A further interesting finding of our study is that 43% of patients were self-admissions to the ED with chest pain or dyspnea. Statutory health insurance in Switzerland covers visits to any emergency healthcare facility which means that patients are free to seek medical advice without being referred by a primary care physician. Comparisons with other parts of Europe are therefore difficult, because the emergency services in Switzerland are often used instead of physicians in office practice, especially in towns and cities at night and during the weekend, which increases the burden on EDs at these times. This healthcare system-specific consultation pattern is a typical finding in Switzerland. For example in a recent analysis of a stratified sample of 1173 patients among 11258 ED admissions in our surgical emergency department concerning referral practice among Swiss and non-Swiss walk-in patients we found that nationality was associated with greater use of ED services for nonurgent problems. From all Swiss patients 67% referred themselves (walk-in patients) without a previous GP visit, compared to 79% self-referrals among foreigners. 83% of Swiss patients visited a GP regularly, compared with 57% of non-Swiss patients (498/598 Swiss versus 331/575 non-Swiss, ). Swiss citizens were also significantly more often admitted by their GP than non-Swiss patients. We believe that clinical and policy efforts must address barriers to GP care, since in the long term the GP provides better and more cost-effective care for patients with minor complaints [17].

In addition, 42% of our patients had had chest pain for >24 hours. Some of the patients in our catchment area live in remote valleys or in mountainous areas, up to 1900 meters above sea level, which means that some of them cannot consult a doctor immediately. The severity of the symptoms on presentation might also have played a role in the referral time point. A further explanation may be the specialty and experience level of the referring physician and the selection bias in referral rates of men and women with suspected angina, since angina pectoris symptoms tend to be more subtle in women than in men [18].

Based on the present study, after analysis of variables significantly associated with ACS, we selected four quickly assessable variables which can be used to create a conditional inference tree (Figure 1). The practical value of such an evaluation is to estimate the likelihood of ACS as high, intermediate, or low and to assist in the triage of high-priority patients in EDs [10, 19, 20].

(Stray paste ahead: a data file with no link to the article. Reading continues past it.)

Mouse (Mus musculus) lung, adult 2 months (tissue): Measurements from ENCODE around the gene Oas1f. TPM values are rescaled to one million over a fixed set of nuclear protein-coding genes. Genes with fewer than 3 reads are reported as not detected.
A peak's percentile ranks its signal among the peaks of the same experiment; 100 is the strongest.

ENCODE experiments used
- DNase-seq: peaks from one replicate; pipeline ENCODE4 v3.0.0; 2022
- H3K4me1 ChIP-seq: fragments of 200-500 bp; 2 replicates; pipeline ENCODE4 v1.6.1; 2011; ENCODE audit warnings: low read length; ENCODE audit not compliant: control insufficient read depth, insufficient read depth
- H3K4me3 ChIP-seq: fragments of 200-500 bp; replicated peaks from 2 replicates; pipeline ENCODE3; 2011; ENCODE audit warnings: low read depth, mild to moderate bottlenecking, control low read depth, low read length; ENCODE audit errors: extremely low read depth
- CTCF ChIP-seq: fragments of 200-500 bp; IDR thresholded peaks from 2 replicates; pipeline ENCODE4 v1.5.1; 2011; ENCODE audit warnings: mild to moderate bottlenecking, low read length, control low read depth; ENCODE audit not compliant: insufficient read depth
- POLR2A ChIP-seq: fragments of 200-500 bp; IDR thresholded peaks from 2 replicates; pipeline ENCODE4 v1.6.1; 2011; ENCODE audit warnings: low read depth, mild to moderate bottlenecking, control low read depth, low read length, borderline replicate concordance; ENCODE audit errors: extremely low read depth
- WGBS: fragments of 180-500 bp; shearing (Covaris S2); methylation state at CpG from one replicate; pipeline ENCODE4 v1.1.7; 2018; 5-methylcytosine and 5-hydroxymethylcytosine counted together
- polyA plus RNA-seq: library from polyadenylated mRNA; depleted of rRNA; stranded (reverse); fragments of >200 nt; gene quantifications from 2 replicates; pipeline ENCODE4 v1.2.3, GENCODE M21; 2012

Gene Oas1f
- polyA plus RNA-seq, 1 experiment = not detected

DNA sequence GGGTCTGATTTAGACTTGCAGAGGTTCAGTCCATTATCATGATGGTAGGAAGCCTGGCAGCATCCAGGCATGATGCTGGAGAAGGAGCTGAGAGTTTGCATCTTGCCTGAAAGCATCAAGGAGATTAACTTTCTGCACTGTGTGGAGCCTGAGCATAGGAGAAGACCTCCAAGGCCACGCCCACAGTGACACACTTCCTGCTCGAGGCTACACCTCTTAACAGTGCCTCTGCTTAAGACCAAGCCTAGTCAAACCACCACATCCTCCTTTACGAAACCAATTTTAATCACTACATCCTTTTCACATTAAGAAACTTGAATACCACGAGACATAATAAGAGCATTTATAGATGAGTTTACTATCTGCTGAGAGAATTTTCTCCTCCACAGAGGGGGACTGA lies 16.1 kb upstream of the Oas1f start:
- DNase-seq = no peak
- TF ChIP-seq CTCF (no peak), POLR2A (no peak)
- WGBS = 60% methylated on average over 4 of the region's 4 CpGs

In our study, 91% of the patients with ACS underwent coronary catheterization within 24 hours with identification of a culprit lesion confirming the diagnosis in 79% of cases. In other studies designed to establish clinical rules to predict the presence of ACS, coronary catheterization was either performed in only 19% of patients with ACS [21] or was used only as part of a combined outcome measure during followup of 30 days or two years, or its role was not described [10, 20, 2227].

Based on our own findings, we feel that it would be interesting to set up a prospective study to validate this triage system and investigate the extent to which overtriaging might be reduced, together with patient outcome. Since some of our non-ACS patients later underwent coronary catheterization, after triaging patients on presentation to the ED, further assessment is necessary based on clinical skills and other risk scores and guidelines for the management of patients with ACS [4, 28, 29]. Also, improvement of algorithm parameters could be validated, for example, by targeting selected ACS and non-ACS patients. Early identification of ACS symptoms with a more structured and better organized followup together with an increased awareness level on the part of referring GPs might improve long term outcome in patients.

Our study had some limitations: firstly, troponin T, an important element in the definition of the primary outcome variable ACS, was measured only in 78% of patients. Secondly, 30% of patients were lost to followup because early follow-up was not performed. Thirdly, our sample size was small and represents experience at a single institution in a tertiary care ED setting and may therefore not be generalizable to other populations. Only 37% of our patients were women. Women with myocardial ischaemia can present with atypical symptoms [30]. Furthermore, we did not determine the cause of death in the follow-up cohort. Finally, despite randomization, some bias may have been introduced.

6. Conclusion

Estimation of the incidence of ACS and other cardiovascular events in emergency medicine is a dynamic field, and the accurate diagnosis of the causes of chest pain and dyspnea remains challenging. In this preliminary observational study, we attempted to find a simplified approach to selecting patients needing immediate care based on the initial evaluation of the ED physician and patient-derived information. Although a simple triage decision tree could theoretically help to select patients needing immediate care and thus further enhance the quality of care and optimize the allocation of limited resources in ED, since out of 91% patients primarily diagnosed with ACS 79% did have lesions at coronary catheterization; a minority of non-ACS patients also underwent coronary catheterization at a later timepoint after ED presentation. This suggests that despite using decision trees in the ED based on screening rules, we not only need to be vigilant for those presenting with typical symptoms, but also need to use our clinical skills and experience to identify and follow up patients who appear primarily not to have ACS.


Conditional inference tree analysis was applied to elicit possible combinations of two or more risk factors. A tree based model is a good exploratory tool to approximate a complex model. The advantages are clearness of interpretation and visualisation of complex interactions which are not covered by regression modelling. The disadvantage is the possible instability using strong correlated predictors and the splitting of continuous variables into classes. Details are described here:(i)statistical learning from a regression perspective available from [31] http://en.wikipedia.org/wiki/Decision_tree_learning; (ii)original research on inference trees available from: http://statmath.wu.ac.at/~zeileis/papers/Hothorn+Hornik+Zeileis-2006.pdf [32].


The authors cordially thank Rodney Yeates and Alistair Reeves for language revisions.